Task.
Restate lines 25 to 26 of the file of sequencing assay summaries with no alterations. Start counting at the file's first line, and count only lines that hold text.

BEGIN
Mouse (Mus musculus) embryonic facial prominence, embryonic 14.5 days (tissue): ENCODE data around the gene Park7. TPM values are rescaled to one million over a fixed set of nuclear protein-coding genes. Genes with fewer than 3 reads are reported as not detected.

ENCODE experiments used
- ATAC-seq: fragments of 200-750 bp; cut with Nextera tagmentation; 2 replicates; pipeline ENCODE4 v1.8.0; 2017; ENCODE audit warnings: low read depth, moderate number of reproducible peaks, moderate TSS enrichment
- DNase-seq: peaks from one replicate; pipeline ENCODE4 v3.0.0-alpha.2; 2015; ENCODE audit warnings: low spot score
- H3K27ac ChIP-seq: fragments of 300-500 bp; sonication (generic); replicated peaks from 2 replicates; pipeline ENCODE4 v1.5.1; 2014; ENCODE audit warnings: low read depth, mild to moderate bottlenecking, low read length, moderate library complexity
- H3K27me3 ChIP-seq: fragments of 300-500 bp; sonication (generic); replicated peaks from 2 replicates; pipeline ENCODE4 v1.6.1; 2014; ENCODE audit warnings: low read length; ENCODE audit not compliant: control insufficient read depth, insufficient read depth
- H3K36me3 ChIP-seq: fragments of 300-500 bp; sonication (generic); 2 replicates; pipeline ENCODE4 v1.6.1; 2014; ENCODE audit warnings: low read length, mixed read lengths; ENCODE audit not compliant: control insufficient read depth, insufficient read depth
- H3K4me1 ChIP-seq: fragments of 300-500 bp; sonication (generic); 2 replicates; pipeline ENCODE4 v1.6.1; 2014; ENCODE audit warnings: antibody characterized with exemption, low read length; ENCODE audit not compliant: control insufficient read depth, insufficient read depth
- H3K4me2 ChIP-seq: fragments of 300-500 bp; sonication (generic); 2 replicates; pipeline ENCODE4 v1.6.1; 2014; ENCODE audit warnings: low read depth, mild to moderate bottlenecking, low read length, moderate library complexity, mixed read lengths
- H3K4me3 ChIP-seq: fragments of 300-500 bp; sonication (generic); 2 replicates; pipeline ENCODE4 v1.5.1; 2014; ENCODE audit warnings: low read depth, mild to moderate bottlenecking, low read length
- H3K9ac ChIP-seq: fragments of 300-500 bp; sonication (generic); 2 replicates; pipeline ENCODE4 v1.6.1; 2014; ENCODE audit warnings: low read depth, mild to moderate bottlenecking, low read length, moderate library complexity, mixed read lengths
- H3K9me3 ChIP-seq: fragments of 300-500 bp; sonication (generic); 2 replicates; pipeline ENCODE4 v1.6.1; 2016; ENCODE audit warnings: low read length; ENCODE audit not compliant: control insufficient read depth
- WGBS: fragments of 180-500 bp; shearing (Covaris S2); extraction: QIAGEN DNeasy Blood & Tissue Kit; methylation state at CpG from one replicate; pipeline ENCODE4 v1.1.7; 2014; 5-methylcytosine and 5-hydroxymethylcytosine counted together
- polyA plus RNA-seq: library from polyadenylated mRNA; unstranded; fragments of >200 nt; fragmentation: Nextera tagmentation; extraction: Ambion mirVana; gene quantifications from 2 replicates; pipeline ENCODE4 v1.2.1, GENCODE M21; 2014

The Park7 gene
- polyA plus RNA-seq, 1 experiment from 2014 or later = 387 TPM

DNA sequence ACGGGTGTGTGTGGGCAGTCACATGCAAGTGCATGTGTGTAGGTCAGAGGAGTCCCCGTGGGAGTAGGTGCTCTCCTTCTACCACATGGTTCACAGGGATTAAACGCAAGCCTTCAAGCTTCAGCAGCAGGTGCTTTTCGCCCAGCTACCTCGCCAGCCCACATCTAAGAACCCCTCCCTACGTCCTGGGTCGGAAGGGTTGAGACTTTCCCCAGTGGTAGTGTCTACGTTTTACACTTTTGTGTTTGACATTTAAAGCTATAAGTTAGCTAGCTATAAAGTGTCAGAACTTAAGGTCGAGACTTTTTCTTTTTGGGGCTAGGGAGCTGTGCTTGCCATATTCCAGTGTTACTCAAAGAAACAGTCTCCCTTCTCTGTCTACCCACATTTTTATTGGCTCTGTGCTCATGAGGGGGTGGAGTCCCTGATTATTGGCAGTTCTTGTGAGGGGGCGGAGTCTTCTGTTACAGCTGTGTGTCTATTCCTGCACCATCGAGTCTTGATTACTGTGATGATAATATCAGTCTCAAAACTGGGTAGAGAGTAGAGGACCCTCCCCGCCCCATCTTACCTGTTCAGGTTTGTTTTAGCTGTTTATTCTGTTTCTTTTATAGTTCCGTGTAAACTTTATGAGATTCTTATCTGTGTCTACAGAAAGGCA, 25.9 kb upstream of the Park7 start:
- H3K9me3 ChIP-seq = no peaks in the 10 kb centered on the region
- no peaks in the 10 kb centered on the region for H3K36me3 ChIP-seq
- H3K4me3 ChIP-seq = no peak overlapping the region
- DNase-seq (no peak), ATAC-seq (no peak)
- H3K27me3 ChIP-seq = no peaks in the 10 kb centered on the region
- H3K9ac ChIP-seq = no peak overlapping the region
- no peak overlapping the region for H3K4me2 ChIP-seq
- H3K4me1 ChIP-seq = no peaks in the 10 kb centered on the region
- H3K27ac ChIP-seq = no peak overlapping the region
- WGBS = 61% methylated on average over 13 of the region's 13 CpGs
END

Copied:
- H3K4me1 ChIP-seq = no peaks in the 10 kb centered on the region
- H3K27ac ChIP-seq = no peak overlapping the region